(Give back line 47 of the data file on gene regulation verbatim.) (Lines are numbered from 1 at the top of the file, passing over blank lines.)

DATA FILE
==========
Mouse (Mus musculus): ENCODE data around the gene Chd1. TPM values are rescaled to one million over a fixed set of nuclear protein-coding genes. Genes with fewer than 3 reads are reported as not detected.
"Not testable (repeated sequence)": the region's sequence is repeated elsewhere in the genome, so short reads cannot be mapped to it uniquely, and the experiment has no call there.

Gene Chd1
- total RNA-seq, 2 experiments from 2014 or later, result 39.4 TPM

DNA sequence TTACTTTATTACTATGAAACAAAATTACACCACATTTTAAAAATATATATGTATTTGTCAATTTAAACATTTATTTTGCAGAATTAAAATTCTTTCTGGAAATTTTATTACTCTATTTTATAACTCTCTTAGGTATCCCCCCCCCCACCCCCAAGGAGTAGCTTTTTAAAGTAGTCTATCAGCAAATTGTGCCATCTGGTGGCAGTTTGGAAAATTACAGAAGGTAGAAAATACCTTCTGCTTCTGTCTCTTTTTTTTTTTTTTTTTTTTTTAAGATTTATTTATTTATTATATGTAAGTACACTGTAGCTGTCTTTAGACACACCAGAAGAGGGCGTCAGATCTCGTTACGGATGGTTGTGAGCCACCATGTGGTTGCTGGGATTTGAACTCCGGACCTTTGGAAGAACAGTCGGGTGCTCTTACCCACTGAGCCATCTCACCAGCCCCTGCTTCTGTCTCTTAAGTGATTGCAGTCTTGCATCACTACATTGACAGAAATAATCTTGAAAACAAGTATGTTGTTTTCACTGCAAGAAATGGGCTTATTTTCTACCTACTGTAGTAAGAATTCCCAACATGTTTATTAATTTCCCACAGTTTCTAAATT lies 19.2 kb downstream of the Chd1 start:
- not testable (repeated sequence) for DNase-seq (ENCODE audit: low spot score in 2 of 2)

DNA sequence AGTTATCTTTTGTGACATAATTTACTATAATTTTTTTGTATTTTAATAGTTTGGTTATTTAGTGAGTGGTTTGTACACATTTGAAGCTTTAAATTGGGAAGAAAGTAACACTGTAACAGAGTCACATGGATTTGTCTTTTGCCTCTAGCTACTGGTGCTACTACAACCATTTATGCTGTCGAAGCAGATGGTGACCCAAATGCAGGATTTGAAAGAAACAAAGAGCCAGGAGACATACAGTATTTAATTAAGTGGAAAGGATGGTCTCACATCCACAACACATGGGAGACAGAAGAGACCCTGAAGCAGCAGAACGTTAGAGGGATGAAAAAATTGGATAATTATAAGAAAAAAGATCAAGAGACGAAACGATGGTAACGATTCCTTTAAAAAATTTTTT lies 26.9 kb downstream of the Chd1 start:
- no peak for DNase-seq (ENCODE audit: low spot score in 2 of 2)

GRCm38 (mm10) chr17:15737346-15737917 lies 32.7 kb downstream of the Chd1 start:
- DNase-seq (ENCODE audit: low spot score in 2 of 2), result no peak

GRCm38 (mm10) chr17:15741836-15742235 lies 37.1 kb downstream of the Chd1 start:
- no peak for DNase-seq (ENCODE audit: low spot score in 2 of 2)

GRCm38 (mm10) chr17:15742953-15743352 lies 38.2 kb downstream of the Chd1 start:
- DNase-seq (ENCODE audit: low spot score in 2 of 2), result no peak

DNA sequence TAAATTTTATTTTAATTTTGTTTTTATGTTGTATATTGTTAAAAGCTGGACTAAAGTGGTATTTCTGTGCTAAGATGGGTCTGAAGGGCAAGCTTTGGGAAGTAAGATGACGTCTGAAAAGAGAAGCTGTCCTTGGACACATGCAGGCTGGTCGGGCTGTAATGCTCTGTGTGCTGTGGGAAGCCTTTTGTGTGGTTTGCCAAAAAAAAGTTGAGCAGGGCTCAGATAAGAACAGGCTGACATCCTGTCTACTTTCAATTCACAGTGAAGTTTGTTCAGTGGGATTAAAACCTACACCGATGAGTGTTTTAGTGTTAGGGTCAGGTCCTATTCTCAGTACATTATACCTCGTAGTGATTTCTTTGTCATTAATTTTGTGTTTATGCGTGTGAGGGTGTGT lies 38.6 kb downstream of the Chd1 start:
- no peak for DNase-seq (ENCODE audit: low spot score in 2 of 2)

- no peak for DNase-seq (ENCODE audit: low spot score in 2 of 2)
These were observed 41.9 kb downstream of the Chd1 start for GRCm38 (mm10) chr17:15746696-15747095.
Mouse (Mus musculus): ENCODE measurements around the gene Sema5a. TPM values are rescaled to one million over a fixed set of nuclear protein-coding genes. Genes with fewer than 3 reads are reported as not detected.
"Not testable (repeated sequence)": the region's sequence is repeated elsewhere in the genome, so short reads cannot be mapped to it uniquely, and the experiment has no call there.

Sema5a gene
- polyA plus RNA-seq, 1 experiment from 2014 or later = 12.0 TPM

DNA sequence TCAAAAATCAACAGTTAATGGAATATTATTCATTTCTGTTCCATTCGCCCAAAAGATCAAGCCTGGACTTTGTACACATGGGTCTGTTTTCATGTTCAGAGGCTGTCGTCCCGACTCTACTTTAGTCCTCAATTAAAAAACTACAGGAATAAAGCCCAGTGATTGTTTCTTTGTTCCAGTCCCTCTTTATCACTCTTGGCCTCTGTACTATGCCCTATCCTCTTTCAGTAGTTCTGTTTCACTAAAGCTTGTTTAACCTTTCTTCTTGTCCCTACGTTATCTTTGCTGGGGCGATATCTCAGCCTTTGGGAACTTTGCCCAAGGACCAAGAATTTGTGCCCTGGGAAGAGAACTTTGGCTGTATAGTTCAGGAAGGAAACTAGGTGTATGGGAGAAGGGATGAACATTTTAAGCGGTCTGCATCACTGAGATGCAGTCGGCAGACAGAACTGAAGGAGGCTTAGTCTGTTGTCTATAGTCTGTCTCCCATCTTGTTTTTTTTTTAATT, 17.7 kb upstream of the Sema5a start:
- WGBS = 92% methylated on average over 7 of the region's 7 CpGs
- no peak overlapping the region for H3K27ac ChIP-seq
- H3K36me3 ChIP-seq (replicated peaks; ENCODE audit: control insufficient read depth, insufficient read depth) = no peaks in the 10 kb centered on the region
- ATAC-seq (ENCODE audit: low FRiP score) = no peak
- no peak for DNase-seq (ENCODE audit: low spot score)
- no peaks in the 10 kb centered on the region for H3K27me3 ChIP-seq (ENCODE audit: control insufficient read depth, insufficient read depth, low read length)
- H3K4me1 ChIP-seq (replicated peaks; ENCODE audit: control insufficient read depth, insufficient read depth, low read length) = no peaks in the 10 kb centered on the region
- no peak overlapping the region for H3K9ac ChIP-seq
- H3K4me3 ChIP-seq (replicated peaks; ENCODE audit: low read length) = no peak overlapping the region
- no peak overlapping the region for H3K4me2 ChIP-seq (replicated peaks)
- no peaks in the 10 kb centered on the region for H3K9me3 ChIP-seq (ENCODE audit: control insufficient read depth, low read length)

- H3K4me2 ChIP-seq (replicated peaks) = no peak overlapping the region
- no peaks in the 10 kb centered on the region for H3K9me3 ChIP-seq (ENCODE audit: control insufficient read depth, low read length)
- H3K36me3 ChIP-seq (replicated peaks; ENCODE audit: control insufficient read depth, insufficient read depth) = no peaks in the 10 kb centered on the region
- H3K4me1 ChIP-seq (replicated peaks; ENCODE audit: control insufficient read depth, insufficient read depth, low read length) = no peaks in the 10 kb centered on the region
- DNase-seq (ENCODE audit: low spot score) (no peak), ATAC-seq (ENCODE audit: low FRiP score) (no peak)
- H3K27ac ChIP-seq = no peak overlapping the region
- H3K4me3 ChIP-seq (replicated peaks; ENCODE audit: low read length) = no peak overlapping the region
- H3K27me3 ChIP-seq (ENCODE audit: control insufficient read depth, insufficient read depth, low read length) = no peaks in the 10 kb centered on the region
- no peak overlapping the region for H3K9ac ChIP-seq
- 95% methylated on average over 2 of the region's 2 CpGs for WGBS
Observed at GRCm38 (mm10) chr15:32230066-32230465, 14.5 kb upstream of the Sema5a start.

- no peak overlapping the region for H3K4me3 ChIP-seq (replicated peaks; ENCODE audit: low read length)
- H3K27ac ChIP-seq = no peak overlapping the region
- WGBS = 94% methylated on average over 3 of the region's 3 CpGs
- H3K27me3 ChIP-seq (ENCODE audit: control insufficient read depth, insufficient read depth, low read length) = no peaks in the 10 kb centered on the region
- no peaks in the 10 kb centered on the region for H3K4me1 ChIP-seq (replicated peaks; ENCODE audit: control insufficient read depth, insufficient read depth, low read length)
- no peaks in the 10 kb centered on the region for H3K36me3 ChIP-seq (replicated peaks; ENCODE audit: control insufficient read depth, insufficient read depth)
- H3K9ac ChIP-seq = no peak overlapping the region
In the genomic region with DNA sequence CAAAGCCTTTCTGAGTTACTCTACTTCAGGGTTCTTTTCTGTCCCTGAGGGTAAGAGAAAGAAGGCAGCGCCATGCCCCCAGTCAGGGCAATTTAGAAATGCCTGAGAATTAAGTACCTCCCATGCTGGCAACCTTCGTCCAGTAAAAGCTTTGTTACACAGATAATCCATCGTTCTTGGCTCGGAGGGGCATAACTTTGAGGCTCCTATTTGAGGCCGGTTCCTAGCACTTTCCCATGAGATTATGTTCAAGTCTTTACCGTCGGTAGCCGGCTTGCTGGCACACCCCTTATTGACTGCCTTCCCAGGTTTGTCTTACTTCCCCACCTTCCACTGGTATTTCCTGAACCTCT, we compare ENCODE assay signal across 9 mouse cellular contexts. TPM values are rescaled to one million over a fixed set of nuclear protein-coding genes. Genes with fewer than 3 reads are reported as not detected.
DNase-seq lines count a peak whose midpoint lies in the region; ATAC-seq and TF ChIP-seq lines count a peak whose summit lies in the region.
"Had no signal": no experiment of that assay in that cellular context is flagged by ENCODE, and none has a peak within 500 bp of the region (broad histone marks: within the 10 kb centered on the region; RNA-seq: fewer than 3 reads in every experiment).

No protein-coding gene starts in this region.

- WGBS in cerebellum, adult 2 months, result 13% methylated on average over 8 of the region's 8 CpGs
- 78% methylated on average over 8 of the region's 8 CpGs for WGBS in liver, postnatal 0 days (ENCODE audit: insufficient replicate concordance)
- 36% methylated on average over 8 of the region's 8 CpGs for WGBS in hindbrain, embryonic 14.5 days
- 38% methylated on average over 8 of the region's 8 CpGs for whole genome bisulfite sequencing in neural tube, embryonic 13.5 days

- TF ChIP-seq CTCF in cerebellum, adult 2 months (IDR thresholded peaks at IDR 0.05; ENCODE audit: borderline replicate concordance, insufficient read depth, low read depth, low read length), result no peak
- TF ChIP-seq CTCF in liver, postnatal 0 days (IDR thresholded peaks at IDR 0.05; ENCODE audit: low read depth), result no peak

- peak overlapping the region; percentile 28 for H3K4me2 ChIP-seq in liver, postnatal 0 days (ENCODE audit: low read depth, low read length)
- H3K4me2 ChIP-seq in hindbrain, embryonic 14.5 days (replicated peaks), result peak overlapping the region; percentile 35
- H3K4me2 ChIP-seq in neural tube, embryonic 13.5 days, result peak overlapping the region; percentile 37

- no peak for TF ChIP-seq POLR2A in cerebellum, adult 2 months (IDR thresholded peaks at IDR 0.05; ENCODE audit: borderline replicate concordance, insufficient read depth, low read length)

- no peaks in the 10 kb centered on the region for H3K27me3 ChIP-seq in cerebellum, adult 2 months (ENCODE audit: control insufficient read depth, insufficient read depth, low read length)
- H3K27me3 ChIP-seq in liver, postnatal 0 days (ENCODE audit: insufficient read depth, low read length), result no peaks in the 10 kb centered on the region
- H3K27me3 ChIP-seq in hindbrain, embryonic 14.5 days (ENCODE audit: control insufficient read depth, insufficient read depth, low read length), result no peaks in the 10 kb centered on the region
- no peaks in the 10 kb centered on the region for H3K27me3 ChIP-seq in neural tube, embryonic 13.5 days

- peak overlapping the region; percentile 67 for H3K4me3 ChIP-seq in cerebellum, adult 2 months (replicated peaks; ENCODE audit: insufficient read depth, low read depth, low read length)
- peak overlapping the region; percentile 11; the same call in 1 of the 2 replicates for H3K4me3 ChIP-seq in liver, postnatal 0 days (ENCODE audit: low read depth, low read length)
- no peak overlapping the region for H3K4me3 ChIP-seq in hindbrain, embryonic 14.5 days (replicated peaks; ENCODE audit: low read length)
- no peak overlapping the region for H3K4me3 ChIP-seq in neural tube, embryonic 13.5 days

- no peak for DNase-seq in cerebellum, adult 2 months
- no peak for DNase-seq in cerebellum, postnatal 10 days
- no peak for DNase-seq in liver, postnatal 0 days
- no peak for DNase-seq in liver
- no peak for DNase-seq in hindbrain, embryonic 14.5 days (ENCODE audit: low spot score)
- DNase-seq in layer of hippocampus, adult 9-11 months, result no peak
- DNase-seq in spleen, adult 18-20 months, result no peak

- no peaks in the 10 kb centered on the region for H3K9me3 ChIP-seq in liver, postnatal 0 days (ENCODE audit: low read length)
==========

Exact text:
- H3K27ac ChIP-seq = no peak overlapping the region